Ind. Fire Marshal Links Fatalities to Lack of Detectors

June 7, 2013
There have been 54 fire deaths in Indiana this year and the state fire marshal says the commonality among most of them is the lack of working smoke detectors.

June 06--SOUTH BEND -- There's a troubling commonality between many of the 54 fire fatalities that have occurred in Indiana since the beginning of the year.

It's not the neighborhoods where they've occurred, or even how the deadly fires started. It's the fact that most of the fatalities occurred in homes where residents were not alerted by smoke alarms.

"It's not just one area, it's all throughout the state," Indiana State Fire Marshal Jim Greeson said of the spike in deadly fires at a Thursday news conference at the South Bend Fire Department.

Greeson added that many of these fatalities happened in structures that either did not have smoke alarms or did not have working batteries in the detector.

Fire departments across the state are concerned by the high number of fire-related deaths, which has already surpassed the 46 fatalities reported in all of 2012.

Four people have died in fires in South Bend so far this year, including two children who died in February. There were no fire fatalities in the city in 2012.

Although state law only requires homeowners to install one working smoke alarm in every residence, firefighters suggest installing at least one detector outside each sleeping area and on each level of the house.

"Smoke alarms are inexpensive and easy to install, and they save lives by giving people that extra few minutes to escape," South Bend Fire Marshal Federico Rodriguez said.

There are several different types of smoke alarms. Ionization smoke alarms easily recognize flames and fast-moving fires, while photoelectric smoke alarms are better at alerting residents to smoldering fires that produce lots of smoke. There are also combination smoke alarms that use both types of sensors.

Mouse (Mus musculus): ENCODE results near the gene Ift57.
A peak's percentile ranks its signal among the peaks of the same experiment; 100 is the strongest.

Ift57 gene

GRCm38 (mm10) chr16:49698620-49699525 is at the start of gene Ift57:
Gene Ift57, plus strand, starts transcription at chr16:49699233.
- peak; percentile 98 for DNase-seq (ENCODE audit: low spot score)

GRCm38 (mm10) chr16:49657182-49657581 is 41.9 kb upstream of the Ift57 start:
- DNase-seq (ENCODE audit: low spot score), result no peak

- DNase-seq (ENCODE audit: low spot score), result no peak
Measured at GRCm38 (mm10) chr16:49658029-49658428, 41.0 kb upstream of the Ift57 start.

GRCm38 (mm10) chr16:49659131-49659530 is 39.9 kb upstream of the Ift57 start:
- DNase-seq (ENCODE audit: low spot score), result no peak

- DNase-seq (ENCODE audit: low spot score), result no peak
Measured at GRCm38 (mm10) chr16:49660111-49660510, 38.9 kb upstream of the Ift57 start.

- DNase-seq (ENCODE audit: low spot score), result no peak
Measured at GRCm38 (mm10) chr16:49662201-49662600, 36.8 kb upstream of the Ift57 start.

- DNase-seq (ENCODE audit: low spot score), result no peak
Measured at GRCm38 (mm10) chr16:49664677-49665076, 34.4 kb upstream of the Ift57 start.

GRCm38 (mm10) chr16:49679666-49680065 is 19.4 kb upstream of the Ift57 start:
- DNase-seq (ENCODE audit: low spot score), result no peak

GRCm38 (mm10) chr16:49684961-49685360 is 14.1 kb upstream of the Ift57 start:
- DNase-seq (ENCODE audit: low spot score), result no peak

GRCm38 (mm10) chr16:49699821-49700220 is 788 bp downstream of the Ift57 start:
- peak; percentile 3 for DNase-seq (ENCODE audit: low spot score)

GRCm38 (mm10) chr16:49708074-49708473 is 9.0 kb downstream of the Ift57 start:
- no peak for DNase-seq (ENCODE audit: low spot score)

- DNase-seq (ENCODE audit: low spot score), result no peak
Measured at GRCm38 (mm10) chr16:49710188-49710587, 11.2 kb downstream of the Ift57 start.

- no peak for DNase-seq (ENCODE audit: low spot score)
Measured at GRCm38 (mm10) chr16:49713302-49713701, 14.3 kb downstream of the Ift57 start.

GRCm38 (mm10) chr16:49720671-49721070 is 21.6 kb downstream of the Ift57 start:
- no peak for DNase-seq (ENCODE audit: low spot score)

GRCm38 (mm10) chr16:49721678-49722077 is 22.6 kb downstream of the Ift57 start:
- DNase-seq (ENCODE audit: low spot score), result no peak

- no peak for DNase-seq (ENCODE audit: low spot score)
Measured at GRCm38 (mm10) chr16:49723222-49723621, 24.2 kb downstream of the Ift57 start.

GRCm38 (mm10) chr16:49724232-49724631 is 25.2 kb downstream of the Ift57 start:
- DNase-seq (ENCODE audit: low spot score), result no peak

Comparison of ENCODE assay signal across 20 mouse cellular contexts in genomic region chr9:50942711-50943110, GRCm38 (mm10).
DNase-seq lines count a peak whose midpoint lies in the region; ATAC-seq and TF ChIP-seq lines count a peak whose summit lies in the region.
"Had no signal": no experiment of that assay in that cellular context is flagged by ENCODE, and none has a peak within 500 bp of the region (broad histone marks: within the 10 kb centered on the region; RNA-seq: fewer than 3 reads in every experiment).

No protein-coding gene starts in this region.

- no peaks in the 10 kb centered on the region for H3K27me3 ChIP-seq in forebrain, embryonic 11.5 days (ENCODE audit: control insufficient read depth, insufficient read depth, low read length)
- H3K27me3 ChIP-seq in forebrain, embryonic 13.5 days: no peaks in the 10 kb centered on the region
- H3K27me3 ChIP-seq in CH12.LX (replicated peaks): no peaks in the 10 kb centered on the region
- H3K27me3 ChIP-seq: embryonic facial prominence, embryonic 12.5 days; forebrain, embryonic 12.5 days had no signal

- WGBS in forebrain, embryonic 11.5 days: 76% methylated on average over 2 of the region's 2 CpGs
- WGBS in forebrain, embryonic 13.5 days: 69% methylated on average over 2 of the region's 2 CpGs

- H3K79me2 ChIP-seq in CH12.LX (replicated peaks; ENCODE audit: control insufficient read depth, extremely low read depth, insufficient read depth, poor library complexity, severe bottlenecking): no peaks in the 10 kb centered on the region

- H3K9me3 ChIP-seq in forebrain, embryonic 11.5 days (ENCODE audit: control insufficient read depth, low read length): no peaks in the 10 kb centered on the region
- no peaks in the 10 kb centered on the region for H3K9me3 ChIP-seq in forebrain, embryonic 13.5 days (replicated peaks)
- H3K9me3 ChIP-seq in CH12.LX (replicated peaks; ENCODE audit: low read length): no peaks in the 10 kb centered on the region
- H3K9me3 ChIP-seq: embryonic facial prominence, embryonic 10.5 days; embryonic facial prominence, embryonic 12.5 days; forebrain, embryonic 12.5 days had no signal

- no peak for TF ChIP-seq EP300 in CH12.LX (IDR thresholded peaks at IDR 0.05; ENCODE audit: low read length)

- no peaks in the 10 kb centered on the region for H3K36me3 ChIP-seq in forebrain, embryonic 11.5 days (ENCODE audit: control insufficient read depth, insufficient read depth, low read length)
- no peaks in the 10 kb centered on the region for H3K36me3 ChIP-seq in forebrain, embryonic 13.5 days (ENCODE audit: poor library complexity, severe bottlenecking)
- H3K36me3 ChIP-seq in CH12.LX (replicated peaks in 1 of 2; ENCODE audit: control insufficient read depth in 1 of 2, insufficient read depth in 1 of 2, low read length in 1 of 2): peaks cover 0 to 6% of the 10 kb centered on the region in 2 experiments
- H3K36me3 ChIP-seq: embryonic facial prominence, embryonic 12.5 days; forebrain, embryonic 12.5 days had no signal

"We recommend that you have a smoke alarm that fits your needs," Greeson explained.

Several years ago the state received a grant to distribute specially designed smoke alarm systems to households with hearing-impaired residents. Greeson said there are still a few units remaining, and anyone in need can contact his or her local fire department.

Rodriquez reminded South Bend residents that anyone who needs help acquiring or installing a smoke alarm can visit the Central Fire Station at 1222 S. Michigan St. or call 574-235-9255.

Greeson also stressed the importance of fire prevention and fire safety in decreasing the number of fatal fires. He cited unattended cooking, candles that are knocked over or left too close to flammable objects, space heaters and kerosene heaters, and cigarettes that aren't completely snuffed out as some of the common causes of house fires.

And if a fire does start, getting out of the building safely must be everyone's first priority.

"We encourage people to have a plan of how to evacuate your home," Greeson said. "Once you're out of the home, do not go back in. Call 911, the professionals are on the way."

Staff writer Vicky Jacobsen: [email protected]

Copyright 2013 - South Bend Tribune, Ind.

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